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Demonstration of high value care to improve oral health of a remote Indigenous community in Australia.

Kularatna, Sanjeewa; Lalloo, Ratilal; Kroon, Jeroen; Tadakamadla, Santosh K K; Scuffham, Paul A; Johnson, Newell W.
Health Qual Life Outcomes; 18(1): 43, 2020 Feb 24.
Artigo em Inglês | MEDLINE | Fev 2020 | ID: mdl-32093749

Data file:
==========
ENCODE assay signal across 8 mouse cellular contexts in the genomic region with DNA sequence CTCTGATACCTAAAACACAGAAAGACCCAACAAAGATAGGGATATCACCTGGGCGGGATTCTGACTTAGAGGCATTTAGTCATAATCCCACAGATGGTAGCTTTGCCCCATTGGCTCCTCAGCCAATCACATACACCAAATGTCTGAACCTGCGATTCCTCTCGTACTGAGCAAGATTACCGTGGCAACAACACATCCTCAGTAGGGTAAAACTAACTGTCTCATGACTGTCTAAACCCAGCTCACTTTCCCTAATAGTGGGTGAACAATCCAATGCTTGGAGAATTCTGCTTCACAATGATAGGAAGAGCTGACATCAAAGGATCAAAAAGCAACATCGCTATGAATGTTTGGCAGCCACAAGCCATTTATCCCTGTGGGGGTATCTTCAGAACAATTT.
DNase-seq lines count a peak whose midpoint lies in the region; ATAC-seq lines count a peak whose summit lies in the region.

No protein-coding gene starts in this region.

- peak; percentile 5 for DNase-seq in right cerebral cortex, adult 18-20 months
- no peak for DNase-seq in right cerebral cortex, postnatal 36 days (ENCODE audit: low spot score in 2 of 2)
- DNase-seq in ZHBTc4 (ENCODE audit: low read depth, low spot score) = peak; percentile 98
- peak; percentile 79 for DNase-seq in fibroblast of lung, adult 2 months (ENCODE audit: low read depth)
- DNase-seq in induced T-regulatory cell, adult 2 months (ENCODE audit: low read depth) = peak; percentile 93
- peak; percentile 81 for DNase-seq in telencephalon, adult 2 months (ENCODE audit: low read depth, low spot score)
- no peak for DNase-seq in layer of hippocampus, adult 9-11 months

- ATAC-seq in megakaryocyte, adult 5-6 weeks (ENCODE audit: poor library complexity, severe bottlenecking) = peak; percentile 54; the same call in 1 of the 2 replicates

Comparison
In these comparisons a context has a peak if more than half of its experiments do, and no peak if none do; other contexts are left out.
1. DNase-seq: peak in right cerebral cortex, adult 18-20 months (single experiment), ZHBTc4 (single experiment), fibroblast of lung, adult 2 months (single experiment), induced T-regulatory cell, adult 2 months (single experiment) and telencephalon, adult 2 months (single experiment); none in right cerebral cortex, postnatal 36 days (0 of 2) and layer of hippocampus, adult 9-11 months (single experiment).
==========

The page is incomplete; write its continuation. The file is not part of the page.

Resumo: BACKGROUND: The oral health of Indigenous children in remote communities is much worse than other population groups in Australia. Providing and maintaining an oral health service is challenging due to the remoteness of communities, the associated high cost, and the low retention of clinical staff. An annual preventive intervention delivered by fly-in clinicians may be a more cost-effective way to manage this problem. In this analysis we estimate the cost-effectiveness of an annual professional intervention for the prevention of dental caries in children of a remote Indigenous community in Far North Queensland. METHODS: A cost-effectiveness analysis was conducted based on an annual preventive intervention protocol. This included treating all dental decay in those with disease, applying fissure sealants, a disinfectant swab, fluoride varnish and providing oral hygiene instructions and dietary advice to all participating school children. This study included an intervention group and a natural comparison group and both groups were followed-up for 2 years after the initial preventive intervention. A Markov model was built to assess the cost-effectiveness of the intervention compared with the usual care. Costs of treatment from the Queensland Department of Health were used and effectiveness was measured as quality-adjusted life years (QALYs) with the CHU-9D. One-way and probabilistic sensitivity analyses were conducted to identify key drivers and quantify uncertainty. RESULTS: The preventive intervention was found to be highly cost-effective. The incremental cost per QALY gained was AU$3747. Probability of new caries and seeking treatment were identified as the main drivers of the model. In probabilistic sensitivity analysis intervention was cost effective in 100% of simulations. CONCLUSION: An annual preventive intervention for remote Indigenous communities in Australia is a highly cost-effective strategy to prevent dental caries and improve the quality of life of children.